In India and the Philippines, Christian institutions study Islam, and Christians and Muslims have pursued dialogue programs for many years. Over the decades these academic programs have stimulated particular initiatives by churches and Muslim organizations.

The Muslim community in Great Britain numbers approximately two million. The large influx of Muslims since 1950 has led to the creation of numerous local and national Islamic organizations, many of which are engaged with their Christian counterparts in local churches or through programs of the British Council of Churches. Focal concerns range from local education and health care to Middle East peacemaking.

Diverse groups of Muslims and Christians have lived together in the area of Mt. Lebanon for more than a millennium. The unique history and political structures of Lebanon were central factors in the multisided civil war that plagued the country from 1975 to 1992. In the midst of the strife, religious and political leaders, scholars and neighbors continued to meet, exchange views, and even negotiate ceasefire agreements across confessional lines.

Muslim-Christian dialogue programs can be found throughout North America, in Nigeria, Indonesia, Tunisia, France, Tanzania, and elsewhere. While the nature of the encounter differs from place to place and over time, most organized efforts fall within the scope of one or more identifiable types of dialogue. Meeting together on equal footing in order to improve understanding is a worthwhile goal. As the interfaith dialogue movement developed, however, organizers and participants have developed several distinctive, yet interrelated modes.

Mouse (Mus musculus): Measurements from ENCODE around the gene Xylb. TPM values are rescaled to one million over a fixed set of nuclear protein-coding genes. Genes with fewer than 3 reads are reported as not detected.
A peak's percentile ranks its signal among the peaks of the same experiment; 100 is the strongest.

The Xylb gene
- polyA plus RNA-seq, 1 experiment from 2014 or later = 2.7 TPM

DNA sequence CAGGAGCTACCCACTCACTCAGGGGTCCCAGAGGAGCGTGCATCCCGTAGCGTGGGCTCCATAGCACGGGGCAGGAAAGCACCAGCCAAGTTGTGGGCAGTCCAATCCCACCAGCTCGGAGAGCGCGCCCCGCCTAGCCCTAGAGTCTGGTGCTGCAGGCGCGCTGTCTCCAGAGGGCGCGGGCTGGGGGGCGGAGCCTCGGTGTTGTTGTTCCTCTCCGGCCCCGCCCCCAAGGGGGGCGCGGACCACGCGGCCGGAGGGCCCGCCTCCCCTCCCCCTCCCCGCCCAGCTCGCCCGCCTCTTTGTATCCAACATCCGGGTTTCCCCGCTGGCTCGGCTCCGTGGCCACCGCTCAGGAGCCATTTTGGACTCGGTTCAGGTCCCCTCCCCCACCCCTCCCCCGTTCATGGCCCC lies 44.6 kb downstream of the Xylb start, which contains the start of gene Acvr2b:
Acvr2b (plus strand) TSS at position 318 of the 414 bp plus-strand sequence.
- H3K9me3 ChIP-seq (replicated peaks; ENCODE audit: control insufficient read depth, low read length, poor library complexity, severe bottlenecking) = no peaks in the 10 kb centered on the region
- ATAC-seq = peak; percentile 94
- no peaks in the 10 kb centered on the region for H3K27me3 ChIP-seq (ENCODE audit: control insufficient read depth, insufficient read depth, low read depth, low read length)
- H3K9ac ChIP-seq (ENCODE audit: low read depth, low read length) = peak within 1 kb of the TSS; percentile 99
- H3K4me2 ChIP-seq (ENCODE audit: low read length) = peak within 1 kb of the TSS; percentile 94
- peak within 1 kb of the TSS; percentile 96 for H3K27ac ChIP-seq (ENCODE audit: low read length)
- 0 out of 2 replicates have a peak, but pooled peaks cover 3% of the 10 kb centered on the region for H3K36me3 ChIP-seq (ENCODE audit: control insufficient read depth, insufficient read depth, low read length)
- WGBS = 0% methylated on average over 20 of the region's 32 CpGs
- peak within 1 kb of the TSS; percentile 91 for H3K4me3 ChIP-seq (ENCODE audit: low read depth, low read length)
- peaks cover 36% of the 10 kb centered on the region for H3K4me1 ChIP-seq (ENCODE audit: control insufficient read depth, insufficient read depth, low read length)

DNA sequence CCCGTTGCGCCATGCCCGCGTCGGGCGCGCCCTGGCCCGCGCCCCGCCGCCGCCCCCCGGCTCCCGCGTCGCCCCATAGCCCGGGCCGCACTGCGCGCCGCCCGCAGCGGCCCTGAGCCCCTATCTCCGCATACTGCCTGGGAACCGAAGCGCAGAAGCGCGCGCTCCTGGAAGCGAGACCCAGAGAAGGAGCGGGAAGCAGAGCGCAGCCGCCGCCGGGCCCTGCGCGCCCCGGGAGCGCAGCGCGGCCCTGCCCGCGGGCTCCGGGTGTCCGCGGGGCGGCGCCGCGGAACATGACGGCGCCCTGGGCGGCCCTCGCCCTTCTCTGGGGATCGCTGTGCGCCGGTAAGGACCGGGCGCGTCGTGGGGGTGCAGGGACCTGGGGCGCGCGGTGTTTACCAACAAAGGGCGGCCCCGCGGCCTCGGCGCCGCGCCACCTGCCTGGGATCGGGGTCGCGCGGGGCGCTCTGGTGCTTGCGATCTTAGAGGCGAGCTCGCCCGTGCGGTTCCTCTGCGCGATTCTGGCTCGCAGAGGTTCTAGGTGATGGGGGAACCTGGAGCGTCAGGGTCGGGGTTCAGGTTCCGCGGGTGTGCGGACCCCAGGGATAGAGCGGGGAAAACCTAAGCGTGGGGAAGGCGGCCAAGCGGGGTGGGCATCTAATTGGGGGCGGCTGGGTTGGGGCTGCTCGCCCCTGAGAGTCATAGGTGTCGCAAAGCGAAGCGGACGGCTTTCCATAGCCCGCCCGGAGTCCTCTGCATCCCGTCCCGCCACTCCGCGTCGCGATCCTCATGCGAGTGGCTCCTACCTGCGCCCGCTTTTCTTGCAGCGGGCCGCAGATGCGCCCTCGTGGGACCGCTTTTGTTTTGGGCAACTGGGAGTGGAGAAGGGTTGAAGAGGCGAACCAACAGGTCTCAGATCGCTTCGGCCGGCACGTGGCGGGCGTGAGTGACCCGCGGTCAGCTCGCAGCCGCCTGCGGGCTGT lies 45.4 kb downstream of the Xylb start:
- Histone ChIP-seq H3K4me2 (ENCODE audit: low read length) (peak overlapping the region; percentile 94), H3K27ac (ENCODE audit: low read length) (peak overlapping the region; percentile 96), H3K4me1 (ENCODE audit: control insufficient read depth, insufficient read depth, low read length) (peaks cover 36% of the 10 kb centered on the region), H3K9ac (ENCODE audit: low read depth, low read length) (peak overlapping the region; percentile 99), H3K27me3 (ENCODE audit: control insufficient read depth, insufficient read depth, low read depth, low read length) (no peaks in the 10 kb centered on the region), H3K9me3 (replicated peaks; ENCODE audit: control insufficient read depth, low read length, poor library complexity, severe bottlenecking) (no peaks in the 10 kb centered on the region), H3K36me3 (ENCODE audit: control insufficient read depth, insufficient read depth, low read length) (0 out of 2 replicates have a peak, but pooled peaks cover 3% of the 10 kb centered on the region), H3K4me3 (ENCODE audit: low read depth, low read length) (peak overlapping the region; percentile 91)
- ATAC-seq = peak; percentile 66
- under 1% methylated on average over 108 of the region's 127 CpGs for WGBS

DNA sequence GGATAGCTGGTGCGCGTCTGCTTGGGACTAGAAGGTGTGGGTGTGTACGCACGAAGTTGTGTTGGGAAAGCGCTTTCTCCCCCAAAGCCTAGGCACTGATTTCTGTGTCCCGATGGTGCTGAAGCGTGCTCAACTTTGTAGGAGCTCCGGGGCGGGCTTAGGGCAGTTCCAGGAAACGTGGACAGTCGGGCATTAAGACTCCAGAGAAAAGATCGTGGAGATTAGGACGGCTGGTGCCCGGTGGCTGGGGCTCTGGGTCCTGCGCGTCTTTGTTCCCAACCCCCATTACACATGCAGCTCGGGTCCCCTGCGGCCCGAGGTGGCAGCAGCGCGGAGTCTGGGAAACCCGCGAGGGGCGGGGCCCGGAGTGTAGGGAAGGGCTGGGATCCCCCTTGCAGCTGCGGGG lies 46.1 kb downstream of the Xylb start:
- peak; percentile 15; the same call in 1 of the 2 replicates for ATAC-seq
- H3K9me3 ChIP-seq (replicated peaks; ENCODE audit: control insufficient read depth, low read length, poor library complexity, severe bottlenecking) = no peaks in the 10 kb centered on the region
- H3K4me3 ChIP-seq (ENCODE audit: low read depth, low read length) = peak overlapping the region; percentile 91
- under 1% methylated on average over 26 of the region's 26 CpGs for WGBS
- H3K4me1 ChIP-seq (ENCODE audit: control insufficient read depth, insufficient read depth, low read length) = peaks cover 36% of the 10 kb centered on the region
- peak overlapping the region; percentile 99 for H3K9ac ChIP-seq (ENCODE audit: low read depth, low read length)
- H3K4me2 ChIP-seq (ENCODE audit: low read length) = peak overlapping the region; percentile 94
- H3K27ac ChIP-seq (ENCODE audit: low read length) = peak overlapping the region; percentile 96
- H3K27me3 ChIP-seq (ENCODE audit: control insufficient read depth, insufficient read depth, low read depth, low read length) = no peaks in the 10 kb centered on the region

“Parliamentary dialogue” is the term used for the large assemblies convened for interfaith discussion. The earliest example was the 1893 World’s Parliament of Religions in Chicago. Such gatherings became more frequent in the 1980s and 1990s under the auspices of multifaith organizations such as the World Conference on Religion and Peace and the World Congress of Faiths. These sessions of several hundred participants tend to focus on better cooperation among religious groups and the challenges of peace for people of faith.

“Institutional dialogue” refers to the organized efforts to initiate and facilitate various kinds of dialogue meetings. In addition to the immediate focus, this approach also seeks to establish and nurture communication between institutional representatives of religious organizations. Institutional dialogue encompasses much of the work carried out through the Vatican and the WCC, with numerous variations at the local level.